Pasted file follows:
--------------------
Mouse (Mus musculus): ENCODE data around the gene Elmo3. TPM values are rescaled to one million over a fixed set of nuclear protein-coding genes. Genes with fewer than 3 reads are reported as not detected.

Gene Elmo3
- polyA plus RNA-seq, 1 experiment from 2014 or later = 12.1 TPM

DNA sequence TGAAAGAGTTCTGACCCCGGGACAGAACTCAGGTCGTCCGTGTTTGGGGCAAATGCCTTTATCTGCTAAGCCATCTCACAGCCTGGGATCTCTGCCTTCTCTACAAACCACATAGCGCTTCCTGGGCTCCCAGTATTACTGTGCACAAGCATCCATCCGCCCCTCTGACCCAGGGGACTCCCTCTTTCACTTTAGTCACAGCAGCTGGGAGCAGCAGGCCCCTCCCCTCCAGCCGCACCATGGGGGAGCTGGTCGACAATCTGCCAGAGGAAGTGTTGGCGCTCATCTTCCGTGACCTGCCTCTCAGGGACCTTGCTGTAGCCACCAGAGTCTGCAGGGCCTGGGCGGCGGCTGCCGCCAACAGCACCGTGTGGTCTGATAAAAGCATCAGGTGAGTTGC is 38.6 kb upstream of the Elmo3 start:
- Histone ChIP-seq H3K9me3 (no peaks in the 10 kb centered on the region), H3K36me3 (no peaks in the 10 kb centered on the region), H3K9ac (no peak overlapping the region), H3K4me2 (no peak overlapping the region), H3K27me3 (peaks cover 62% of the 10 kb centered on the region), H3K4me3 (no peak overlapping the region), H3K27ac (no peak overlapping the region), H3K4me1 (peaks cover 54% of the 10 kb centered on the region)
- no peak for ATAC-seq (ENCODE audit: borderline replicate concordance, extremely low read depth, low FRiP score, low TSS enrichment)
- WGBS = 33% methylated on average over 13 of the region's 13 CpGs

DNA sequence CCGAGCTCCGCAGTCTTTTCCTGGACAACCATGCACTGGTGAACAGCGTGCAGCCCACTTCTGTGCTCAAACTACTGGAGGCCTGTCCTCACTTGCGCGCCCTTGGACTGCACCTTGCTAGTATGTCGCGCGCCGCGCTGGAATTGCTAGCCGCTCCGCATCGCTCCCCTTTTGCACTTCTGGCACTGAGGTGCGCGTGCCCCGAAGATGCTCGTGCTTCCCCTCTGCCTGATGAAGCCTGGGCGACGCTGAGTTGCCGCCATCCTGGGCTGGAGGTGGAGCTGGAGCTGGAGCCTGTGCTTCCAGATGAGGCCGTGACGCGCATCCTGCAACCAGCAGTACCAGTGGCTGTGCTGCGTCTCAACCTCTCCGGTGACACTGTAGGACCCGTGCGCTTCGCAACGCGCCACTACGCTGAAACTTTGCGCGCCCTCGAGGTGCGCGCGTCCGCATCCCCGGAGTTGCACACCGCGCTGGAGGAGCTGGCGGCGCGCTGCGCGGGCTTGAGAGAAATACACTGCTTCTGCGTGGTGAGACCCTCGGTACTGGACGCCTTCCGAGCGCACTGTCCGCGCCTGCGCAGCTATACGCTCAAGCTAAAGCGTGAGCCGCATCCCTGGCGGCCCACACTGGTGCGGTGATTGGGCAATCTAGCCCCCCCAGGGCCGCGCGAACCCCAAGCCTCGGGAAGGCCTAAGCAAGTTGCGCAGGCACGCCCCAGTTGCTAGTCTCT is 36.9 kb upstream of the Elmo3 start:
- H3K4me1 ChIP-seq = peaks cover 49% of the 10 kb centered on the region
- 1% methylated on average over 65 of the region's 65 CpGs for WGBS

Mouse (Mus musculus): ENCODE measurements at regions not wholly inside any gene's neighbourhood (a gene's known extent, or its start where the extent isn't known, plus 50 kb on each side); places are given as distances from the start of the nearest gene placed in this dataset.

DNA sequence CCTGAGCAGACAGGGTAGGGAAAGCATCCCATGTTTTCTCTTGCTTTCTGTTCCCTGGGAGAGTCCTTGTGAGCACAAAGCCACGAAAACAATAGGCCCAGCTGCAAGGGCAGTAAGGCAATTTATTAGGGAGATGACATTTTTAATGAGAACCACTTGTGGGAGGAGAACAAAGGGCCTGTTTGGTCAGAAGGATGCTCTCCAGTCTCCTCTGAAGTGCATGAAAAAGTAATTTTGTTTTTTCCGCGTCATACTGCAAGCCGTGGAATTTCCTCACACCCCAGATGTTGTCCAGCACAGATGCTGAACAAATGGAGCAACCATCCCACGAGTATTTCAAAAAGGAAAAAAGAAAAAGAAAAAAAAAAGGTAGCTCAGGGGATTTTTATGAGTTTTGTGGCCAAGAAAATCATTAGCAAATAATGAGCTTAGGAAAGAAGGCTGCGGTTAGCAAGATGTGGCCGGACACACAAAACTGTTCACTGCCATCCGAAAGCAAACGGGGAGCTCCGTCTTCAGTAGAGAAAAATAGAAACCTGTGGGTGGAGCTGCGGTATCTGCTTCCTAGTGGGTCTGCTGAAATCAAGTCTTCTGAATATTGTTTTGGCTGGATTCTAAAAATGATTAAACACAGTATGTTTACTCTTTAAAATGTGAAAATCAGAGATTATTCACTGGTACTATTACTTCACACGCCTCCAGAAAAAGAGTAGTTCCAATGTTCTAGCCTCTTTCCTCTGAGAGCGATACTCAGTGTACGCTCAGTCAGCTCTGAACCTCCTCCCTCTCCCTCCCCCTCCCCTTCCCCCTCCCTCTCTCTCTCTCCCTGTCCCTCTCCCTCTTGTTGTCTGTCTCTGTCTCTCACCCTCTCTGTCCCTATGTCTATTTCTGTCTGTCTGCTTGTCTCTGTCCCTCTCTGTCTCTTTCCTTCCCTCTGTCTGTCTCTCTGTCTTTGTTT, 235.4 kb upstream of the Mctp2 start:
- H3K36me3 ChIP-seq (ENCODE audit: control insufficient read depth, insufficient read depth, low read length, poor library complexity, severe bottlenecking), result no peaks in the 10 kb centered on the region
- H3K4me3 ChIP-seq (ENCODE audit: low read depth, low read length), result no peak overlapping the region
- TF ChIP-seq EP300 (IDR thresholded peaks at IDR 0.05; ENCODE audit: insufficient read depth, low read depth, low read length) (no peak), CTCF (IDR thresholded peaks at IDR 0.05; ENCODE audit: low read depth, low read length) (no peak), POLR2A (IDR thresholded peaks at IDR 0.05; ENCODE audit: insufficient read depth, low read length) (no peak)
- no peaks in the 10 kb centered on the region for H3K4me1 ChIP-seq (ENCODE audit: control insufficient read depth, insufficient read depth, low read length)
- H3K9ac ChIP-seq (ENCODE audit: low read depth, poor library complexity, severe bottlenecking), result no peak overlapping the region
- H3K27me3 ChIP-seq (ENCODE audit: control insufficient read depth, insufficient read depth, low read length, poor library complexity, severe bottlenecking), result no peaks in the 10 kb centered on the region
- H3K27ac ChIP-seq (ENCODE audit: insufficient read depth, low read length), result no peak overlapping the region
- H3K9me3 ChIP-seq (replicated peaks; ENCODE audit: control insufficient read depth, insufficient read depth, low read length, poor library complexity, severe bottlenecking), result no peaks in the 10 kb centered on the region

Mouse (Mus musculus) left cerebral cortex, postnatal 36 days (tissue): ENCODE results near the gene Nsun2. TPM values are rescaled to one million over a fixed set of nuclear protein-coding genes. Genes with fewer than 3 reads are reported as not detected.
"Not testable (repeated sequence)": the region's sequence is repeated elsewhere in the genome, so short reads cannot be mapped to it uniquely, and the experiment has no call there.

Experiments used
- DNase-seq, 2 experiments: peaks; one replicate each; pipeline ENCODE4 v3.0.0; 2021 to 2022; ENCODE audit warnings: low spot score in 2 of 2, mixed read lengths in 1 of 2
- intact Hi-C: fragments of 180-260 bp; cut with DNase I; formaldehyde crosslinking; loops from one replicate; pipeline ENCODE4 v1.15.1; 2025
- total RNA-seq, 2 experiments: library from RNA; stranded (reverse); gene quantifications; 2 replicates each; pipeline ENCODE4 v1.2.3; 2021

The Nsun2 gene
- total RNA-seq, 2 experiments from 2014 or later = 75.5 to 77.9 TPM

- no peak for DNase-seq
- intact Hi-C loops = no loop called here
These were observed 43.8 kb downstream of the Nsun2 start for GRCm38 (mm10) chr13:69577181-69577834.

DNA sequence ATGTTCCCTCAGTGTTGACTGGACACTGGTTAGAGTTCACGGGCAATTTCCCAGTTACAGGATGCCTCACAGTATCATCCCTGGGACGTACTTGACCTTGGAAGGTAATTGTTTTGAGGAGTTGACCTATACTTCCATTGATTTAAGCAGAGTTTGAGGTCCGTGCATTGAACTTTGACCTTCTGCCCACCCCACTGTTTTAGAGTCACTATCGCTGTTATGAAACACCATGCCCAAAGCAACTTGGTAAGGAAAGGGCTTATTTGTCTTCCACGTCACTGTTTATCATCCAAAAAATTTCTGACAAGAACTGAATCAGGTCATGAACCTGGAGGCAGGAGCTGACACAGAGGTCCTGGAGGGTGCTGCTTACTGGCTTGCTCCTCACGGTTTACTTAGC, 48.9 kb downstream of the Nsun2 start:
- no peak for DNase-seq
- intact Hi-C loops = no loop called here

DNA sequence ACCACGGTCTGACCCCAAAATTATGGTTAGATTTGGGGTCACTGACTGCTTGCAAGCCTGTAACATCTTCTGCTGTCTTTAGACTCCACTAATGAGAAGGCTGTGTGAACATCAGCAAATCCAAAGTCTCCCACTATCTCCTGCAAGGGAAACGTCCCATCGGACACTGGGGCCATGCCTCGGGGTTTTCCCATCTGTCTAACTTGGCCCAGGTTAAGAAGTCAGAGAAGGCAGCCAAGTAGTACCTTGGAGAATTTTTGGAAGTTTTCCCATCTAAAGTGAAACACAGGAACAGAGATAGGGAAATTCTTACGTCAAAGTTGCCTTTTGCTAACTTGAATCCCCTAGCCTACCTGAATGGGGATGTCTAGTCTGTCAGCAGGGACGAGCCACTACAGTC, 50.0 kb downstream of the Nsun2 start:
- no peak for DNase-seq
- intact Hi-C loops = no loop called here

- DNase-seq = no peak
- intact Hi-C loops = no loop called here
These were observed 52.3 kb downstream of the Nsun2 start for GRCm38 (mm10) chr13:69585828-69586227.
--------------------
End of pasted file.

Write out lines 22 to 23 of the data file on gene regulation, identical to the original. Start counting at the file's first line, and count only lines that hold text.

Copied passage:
"Not testable (repeated sequence)": the region's sequence is repeated elsewhere in the genome, so short reads cannot be mapped to it uniquely, and the experiment has no call there.

Experiments used